Keeping Your Papers and Valuables Safe

Closeup of a hand entering a code to open a safe

How to keep your documents and valuables safe at home and in the cloud.

Do you know where all your essential documents and valuables are? If you had an emergency, would you feel confident that they were safe? With many banks discontinuing their safety deposit box services, our go-to resource for storing our most important information and valuables is disappearing. So what’s the best way to make sure your essentials are protected when you don’t need them – and are accessible when you do?

From fireproof safes to digital storage, you have countless options to create a system that’s perfect for your needs. Here are some tips to ensure that storage for your documents and valuables is worry-free.

Weeding through the pile

Before you decide on your best options for physical storage, it’s time to do an audit of your essential documents.

The first step is to weed out unnecessary papers. “Learn how long important papers should be kept and in what format,” Pia Thompson, founder of Sweet Digs, told Apartment Therapy. “There’s no need to keep what isn’t necessary. Learn the document retention requirements for tax filings, for example, then revisit them at least annually and discard what’s no longer required to be kept.”

Next, figure out what’s already digital. As more of our day-to-day activities shift online, you might be surprised to find that many of your most important records are already stored on a digital server. For example, you can check to see if your doctor uses MyChart, which is HIPAA-regulated and stores all your medical information. Similarly, your bank may maintain a digital record of your bank statements.

Ready to downsize? Check out these great tips.

Safe and sound

Once you’ve pared down your documents, it’s time to choose your best storage option for your documents and valuables.

Some banks do still offer safety deposit boxes, but they’re increasingly rare and less likely to be in your neighborhood. And, as a 2019 New York Times article revealed, they’re not as safe as we’ve long assumed.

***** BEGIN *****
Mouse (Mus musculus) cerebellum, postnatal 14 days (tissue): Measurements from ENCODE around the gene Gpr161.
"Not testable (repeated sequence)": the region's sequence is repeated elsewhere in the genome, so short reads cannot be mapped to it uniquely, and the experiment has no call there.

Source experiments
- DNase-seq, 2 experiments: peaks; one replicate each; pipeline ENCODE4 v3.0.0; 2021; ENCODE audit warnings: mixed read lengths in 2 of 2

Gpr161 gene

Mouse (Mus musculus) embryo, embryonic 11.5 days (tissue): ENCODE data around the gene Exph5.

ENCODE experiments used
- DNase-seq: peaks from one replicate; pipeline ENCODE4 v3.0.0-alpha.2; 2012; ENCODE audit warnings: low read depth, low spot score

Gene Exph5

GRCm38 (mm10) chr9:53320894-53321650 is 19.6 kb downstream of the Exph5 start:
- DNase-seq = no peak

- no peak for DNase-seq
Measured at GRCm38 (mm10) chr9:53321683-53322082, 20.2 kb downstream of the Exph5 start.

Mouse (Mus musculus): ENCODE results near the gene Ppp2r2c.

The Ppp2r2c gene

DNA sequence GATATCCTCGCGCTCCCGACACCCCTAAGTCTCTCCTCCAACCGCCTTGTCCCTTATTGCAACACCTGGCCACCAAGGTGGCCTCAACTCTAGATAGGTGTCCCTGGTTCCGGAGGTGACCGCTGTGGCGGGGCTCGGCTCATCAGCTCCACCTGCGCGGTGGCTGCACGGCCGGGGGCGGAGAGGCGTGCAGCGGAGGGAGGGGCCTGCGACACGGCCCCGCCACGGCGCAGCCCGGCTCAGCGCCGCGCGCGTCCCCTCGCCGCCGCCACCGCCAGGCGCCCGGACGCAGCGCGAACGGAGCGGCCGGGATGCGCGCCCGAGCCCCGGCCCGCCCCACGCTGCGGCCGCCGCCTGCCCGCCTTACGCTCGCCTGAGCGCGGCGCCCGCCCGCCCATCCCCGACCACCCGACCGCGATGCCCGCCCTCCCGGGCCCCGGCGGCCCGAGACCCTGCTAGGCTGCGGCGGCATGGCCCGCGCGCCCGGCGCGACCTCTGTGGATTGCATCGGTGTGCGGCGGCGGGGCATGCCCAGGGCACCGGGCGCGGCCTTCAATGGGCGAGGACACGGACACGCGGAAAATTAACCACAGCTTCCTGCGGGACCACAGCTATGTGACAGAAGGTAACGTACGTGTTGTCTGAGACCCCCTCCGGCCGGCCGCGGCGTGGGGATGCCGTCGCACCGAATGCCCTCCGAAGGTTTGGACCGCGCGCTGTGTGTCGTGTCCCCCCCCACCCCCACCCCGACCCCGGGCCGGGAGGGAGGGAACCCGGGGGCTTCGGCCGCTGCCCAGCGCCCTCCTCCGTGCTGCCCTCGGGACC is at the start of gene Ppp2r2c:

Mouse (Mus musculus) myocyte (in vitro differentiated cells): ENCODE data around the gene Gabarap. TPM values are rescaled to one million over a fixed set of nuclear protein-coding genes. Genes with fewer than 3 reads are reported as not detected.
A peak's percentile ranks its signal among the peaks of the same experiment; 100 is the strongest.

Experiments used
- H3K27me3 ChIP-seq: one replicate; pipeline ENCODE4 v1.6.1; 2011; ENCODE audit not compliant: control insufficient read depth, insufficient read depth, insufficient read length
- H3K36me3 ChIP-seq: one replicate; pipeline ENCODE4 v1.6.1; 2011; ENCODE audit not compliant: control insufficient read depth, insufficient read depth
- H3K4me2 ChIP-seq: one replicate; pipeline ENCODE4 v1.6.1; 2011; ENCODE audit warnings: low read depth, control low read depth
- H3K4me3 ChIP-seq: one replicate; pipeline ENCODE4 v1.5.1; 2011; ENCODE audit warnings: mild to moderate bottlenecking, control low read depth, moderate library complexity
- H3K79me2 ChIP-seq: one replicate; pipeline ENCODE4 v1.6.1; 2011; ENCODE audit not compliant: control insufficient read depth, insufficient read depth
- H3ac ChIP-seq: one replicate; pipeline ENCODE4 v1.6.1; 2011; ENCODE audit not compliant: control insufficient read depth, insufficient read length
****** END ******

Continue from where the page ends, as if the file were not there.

To keep your documents and valuables safe but accessible, many people choose to use a waterproof and fireproof safe. Many safes come with ratings that tell you how long the safe can withstand fire or flood. Look for the highest rating within your budget.

Having all your documents and valuables together in a handy little safe is ideal – unless a burglar picks it up and walks off with it. That person would then have all the time they want to try to break into it with blunt force. Most home safes aren’t rated for theft protection the way a commercial safe would be.

To deter theft, consider buying a heavier or larger safe that can’t be easily lifted. Some safes come with mounting hardware or with a steel cable to tether the safe to something immobile. Limit the number of people who know you have a safe, and keep it out of sight.

What goes in the safe?

Any important and original documents should be stored together — including passports, insurance policies, deeds, medical directives, wills, and birth, marriage and death certificates. In terms of valuables, jewelry, collectables, and precious photos can also be stored in a home safe.

Learn about living wills and healthcare proxies, two types of medical directives.

You can also keep a small amount of emergency cash in your safe, but do keep in mind that while your cash is safe from fires and floods in your safe, it’s not FDIC-insured as it would be in the bank. (It also doesn’t earn interest, like CDs do.)

Once everything is safely tucked away in your safe, it’s wise to keep a clear, complete log of what’s inside it, either on your computer or on a separate piece of paper.

Backing up your documents

If you have access to a scanner, experts recommend making a backup file of the documents stored in your safe, as well. You can keep it on your computer’s hard drive — in a clearly-named, password-protected folder — or for added convenience, you can keep it in cloud storage like Google Drive, Dropbox, Apple iCloud, or Microsoft OneDrive. Cloud storage allows you to access important papers even when you’re not at home.

Final checks

Your valuables should be well protected in your safe, but it’s not completely failsafe. To make sure you’re covered, insure valuables as individually scheduled items on a policy rider or on their own policy.

And lastly, after you’ve done all this work, choose one or two loved ones to share all this information with. In an emergency, all of this should be accessible with or without you. They should know where your document log is, how to access your safe, and any digitized information like health records or bank statements.

And that’s it! With your bases — and your valuables — covered, you can rest easy.

Protecting your health and savings with Medicare

A home safe is a smart way to protect yourself from financial loss. Another smart way to protect yourself is with a well-chosen Medicare plan. You could choose a Medicare Advantage plan that provides coverage for costly prescription drugs and dental care. A Medicare Advantage plan also protects you with a cap on out-of-pocket expenses. Have you decided to stick with Original Medicare? A Medigap plan can help pay for deductibles and copays.

To compare plans in your area, give us a call or check out our easy-to-use Find a Plan tool.

Additional resources

Lynn Cicchelli is a writer with over 20 years' worth of experience creating healthy lifestyle content for both print and digital publications. Originally from New York, Lynn currently lives in Connecticut with her husband, stepson, and dog Indiana.


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